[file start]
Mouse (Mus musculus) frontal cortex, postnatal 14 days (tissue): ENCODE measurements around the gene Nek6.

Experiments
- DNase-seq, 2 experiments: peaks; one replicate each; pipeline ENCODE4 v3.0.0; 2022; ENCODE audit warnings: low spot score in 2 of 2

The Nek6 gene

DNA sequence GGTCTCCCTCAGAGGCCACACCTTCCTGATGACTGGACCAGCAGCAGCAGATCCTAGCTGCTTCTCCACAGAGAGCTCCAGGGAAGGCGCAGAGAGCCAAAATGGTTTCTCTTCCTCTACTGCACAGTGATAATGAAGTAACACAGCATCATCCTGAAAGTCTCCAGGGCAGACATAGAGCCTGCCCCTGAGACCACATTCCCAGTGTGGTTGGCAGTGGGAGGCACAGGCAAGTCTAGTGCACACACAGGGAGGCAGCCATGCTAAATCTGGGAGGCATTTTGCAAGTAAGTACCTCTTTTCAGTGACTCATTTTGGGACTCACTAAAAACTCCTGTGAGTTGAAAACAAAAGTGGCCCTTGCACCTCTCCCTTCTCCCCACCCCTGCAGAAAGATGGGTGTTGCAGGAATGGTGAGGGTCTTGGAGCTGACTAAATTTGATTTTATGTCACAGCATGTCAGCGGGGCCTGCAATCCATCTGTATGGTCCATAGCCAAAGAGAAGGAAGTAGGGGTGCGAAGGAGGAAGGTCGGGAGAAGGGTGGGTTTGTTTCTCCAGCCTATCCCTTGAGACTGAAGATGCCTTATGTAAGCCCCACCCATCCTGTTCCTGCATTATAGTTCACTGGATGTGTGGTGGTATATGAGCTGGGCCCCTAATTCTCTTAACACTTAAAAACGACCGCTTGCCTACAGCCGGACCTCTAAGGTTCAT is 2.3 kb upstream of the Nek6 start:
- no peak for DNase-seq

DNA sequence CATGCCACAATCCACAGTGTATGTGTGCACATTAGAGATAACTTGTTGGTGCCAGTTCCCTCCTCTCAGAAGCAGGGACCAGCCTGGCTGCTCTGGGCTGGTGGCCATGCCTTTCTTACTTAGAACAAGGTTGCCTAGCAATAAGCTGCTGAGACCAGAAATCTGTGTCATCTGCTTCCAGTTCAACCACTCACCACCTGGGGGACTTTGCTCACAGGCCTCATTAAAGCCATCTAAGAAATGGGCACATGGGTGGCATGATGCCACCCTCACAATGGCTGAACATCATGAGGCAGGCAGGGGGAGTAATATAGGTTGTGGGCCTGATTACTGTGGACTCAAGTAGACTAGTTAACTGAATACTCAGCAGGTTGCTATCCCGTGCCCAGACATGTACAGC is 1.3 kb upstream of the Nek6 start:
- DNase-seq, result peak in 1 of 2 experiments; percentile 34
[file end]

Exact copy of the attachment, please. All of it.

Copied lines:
Mouse (Mus musculus) frontal cortex, postnatal 14 days (tissue): ENCODE measurements around the gene Nek6.

Experiments
- DNase-seq, 2 experiments: peaks; one replicate each; pipeline ENCODE4 v3.0.0; 2022; ENCODE audit warnings: low spot score in 2 of 2

The Nek6 gene

DNA sequence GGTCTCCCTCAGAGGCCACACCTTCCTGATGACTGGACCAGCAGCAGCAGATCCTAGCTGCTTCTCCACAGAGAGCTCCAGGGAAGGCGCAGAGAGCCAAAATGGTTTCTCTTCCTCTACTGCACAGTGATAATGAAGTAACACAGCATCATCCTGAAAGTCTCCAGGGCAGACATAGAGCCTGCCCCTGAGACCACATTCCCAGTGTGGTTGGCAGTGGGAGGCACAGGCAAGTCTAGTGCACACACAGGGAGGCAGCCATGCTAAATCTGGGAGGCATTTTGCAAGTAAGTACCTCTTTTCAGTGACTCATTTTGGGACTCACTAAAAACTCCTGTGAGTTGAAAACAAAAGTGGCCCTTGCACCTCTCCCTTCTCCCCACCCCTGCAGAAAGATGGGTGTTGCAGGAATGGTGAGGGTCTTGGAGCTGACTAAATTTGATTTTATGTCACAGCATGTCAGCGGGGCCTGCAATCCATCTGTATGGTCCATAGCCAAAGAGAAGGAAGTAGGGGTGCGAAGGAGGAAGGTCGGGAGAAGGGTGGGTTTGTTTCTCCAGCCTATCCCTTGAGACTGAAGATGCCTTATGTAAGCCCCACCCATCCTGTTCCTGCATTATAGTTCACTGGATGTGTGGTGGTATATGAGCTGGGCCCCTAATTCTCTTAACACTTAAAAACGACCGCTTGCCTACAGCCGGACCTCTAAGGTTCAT is 2.3 kb upstream of the Nek6 start:
- no peak for DNase-seq

DNA sequence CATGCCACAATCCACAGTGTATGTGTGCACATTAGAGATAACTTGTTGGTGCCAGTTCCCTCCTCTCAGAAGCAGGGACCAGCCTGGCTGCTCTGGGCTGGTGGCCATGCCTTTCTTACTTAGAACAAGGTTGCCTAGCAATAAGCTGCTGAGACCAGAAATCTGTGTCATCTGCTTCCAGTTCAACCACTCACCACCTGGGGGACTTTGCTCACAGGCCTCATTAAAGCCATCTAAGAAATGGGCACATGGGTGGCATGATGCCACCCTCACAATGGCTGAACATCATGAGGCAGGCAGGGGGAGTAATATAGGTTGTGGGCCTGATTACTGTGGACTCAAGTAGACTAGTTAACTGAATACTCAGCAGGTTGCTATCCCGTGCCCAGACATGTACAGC is 1.3 kb upstream of the Nek6 start:
- DNase-seq, result peak in 1 of 2 experiments; percentile 34